Matilda, aka Tilly, grew up on a country farm, next door to where Henry Church came to live with his grandparents at age 8. Tilly is three years younger and patiently she befriended Henry, wearing down the wall he’d already constructed around himself. However when Henry was 18 he left Australia, having scored himself a scholarship to a prestigious British university. He has rarely returned – until now. He’ll be back for a month but Tilly will be in London for most of that, using Henry’s flat as a base and also undergoing a cooking class at a prestigious hotel. Her dream holiday turns out to be not at all what she expected, even before someone dumps what is apparently the 6 month old daughter Henry didn’t know existed, onto her after the death of the little girl’s mother.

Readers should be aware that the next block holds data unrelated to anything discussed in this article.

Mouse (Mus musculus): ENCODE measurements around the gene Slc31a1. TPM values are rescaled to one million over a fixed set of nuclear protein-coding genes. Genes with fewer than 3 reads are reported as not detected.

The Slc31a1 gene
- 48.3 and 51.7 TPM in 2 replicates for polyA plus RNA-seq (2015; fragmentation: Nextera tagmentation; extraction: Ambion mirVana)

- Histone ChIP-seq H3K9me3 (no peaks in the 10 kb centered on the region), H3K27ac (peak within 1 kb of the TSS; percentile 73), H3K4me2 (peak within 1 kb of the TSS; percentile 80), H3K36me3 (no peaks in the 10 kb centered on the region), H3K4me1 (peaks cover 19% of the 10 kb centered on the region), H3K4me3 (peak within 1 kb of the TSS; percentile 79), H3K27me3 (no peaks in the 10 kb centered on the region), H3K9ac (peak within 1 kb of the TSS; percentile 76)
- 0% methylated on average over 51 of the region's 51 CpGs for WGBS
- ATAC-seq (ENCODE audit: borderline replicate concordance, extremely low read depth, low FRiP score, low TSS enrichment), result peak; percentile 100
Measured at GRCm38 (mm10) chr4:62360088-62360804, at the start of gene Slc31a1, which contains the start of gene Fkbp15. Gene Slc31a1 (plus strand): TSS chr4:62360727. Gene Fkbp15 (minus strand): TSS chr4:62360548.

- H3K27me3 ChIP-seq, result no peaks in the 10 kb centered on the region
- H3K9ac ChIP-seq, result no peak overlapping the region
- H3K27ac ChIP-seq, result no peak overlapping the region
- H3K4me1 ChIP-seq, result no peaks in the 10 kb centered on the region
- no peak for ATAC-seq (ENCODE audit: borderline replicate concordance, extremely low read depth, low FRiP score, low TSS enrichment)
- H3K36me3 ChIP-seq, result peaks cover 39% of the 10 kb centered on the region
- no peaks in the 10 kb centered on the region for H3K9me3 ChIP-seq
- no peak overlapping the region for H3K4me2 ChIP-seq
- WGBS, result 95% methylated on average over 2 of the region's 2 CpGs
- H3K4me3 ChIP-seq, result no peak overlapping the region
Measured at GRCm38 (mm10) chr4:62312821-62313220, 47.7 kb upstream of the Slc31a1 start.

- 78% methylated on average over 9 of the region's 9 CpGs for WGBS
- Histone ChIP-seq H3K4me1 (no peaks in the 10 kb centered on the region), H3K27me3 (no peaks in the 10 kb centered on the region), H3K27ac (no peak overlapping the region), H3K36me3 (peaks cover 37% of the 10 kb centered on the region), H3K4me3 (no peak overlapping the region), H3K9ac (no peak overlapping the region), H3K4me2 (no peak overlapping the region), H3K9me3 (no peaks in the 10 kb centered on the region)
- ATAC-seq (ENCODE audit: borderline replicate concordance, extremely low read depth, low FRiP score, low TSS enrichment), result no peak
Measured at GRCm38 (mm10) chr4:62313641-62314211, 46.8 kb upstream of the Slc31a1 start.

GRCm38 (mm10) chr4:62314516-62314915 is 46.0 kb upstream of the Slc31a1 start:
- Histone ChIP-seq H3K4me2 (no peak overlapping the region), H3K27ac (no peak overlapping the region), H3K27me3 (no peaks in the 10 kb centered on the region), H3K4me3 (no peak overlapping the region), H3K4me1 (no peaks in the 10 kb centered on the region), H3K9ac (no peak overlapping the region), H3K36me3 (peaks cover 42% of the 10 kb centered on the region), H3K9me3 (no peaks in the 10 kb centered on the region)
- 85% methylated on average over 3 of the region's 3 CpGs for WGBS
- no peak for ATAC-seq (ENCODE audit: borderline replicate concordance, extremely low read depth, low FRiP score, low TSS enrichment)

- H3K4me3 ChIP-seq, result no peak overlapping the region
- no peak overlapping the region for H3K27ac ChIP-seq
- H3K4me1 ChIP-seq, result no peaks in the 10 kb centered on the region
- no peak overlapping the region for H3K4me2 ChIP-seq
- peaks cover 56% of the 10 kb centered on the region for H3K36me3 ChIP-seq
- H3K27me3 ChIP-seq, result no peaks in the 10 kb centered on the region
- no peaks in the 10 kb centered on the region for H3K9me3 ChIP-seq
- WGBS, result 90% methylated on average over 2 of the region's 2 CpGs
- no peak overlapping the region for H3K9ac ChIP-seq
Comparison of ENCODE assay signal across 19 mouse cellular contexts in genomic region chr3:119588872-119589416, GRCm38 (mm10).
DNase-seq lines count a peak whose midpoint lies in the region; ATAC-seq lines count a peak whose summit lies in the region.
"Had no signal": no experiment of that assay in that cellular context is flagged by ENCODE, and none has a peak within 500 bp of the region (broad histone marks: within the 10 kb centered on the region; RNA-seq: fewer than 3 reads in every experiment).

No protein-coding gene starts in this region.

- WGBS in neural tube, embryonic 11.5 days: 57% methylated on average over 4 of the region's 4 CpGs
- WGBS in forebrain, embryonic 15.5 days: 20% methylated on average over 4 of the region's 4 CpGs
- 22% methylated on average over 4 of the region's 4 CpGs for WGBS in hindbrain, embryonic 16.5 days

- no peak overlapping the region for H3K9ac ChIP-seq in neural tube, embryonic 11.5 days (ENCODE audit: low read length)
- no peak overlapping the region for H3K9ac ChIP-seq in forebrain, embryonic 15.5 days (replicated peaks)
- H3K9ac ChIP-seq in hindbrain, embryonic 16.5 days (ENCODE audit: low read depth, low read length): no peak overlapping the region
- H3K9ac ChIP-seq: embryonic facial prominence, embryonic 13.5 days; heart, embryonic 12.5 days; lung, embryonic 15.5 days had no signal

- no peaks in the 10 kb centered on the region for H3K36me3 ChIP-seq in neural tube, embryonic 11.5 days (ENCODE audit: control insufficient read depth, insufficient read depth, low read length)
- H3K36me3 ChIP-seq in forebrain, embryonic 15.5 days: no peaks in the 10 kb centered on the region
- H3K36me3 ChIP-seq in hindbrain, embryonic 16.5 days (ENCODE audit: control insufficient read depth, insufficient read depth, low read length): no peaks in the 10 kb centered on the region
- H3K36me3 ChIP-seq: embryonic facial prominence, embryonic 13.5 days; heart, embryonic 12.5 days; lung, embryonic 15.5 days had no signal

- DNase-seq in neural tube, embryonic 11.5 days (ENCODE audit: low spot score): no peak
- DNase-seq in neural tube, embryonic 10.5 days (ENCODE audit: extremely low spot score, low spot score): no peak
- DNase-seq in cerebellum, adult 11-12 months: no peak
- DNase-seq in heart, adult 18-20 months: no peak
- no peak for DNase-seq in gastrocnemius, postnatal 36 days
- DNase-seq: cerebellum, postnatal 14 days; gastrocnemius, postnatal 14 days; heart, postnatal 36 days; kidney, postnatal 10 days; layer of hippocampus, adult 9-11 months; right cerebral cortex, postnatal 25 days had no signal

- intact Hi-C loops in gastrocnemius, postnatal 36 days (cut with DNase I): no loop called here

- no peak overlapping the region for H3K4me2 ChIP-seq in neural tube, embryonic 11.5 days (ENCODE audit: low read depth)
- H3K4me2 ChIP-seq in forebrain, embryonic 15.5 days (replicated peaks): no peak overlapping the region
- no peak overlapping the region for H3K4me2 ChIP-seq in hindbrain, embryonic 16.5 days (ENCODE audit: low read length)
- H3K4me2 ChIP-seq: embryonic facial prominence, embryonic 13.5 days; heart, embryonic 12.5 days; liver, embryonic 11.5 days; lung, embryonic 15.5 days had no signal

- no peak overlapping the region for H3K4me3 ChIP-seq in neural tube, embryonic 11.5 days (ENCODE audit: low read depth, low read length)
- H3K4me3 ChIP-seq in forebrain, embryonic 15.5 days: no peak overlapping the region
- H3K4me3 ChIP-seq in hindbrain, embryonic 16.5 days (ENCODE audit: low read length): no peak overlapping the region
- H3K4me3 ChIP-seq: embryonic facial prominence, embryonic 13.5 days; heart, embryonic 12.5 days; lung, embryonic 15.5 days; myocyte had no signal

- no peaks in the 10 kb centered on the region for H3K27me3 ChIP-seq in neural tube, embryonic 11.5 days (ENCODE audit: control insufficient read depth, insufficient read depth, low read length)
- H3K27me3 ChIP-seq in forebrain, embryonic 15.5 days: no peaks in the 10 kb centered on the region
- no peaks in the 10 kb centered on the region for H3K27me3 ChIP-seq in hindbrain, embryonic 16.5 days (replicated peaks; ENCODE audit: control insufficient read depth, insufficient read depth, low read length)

This was my jam in so many ways. I love opposites attract stories and Henry and Tilly definitely fit that brief. Henry is quite reserved – he’s not actually British but he’s lived over there for quite a while and he feels British, in the way of his mannerisms and being sort of ‘uptight’ but not in a bad way, just in a way where it seems he never really learned to open up. His mother obviously had her problems, he doesn’t know his father and upon his mother’s death, he came to live with his maternal grandparents, the same ones that his mother had fled from. His grandfather is a lovely man, deep and thoughtful but seems to have been completely cowed by his sharp-tongued wife. Henry’s grandmother is now in the early grip of dementia and Henry has returned to Australia to see that right now, his grandparents do need quite a bit of assistance. By contrast, Tilly is open and a great people person – however she sees herself as lacking in sharp intelligence, which Henry has in spades.